Joyce Grenfell and gentle humour

31 10 2012

This morning I woke up with Joyce Grenfell’s “Old Tyme Dancing” stuck in my head and it’s been on “one long whirl” in there ever since. It’s a great song for cycling up hills – the rhythm is just right!

We didn’t grow up with pop music. The closest we had was one tape of The Pogues’ greatest hits and a couple of Seekers and Boney M tracks that were on the end of a tape my grandparents made me.

We had Geordie folk music, children’s songs (mainly those to be found in Alice B Gomme’s Traditional Games), audio books and Joyce Grenfell. I was 12 or 13 when I started listening to local radio and bought my first Now… cassettes.

I’m glad. While I do enjoy pop (in fairly loose terms) in the car every now and again and am easily caught up in the catchy tunes, I soon become infuriated by the lyrics (why so much about partying and dancing on tables?  The last time I remember dancing on a table was at a friend’s fourth birthday and we were swiftly reminded we weren’t babies and made to get down).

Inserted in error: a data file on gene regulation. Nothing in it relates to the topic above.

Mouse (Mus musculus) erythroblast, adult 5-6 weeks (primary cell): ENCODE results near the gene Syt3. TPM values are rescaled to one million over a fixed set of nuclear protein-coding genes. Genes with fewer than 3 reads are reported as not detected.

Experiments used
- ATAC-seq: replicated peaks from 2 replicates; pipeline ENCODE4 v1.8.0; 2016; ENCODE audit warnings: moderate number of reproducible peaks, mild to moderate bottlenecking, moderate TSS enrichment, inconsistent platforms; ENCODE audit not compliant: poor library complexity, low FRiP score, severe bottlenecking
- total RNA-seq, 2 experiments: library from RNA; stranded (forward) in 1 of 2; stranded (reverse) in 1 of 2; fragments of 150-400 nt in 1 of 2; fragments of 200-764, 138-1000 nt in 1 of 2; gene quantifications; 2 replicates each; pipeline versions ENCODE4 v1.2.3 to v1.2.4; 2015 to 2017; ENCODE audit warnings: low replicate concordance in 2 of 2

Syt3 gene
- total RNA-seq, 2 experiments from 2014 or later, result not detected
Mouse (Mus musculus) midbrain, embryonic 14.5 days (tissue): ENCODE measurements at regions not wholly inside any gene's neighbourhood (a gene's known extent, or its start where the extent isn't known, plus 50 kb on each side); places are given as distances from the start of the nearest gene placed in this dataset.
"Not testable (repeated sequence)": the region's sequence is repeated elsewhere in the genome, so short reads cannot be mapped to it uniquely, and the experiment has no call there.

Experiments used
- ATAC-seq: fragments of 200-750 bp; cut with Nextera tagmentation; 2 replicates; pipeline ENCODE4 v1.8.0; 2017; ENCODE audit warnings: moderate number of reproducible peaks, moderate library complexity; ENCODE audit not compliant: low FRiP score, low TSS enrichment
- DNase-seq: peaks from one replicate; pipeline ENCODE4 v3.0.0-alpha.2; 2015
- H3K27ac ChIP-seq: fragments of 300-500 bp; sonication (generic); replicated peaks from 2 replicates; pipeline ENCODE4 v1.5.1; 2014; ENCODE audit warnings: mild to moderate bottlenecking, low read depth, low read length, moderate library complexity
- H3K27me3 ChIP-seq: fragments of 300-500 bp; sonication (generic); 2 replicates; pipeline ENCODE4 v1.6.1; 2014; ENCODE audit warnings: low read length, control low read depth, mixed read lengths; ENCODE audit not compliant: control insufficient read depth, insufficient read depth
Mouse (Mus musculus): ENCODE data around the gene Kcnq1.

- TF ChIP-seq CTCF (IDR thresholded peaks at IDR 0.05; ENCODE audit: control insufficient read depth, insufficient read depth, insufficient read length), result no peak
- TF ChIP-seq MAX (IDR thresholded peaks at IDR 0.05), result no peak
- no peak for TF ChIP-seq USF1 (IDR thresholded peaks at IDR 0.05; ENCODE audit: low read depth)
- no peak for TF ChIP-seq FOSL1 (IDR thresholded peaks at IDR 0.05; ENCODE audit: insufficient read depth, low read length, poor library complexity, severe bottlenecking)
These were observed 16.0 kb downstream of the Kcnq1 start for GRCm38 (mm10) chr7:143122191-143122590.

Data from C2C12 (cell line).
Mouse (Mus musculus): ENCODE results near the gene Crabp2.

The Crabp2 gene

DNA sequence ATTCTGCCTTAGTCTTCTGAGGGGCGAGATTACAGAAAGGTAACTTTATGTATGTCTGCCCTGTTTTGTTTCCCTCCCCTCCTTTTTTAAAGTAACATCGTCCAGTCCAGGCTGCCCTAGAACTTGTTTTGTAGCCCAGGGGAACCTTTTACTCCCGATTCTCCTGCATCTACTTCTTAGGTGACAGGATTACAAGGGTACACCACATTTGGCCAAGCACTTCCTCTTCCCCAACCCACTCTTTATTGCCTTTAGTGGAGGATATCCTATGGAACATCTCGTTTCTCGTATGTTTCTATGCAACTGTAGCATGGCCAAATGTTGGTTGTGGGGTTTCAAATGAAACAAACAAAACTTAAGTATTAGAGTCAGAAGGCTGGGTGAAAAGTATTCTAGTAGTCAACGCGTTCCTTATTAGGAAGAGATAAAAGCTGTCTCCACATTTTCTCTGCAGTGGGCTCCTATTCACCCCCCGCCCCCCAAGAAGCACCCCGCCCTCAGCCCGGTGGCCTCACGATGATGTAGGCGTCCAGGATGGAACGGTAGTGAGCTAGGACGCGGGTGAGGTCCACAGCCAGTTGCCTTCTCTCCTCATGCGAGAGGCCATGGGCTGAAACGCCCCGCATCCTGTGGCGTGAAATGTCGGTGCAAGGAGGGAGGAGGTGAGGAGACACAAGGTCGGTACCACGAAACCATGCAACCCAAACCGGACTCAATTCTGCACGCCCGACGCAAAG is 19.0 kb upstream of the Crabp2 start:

I miss the likes of Joyce. Her songs and monologues are so well-observed and the humour is gentle. While smiling at the plights of the long-suffering nursery school teacher and Mrs Fanshaw and Mrs Tiverton, you also feel solidarity with and sympathy for them.

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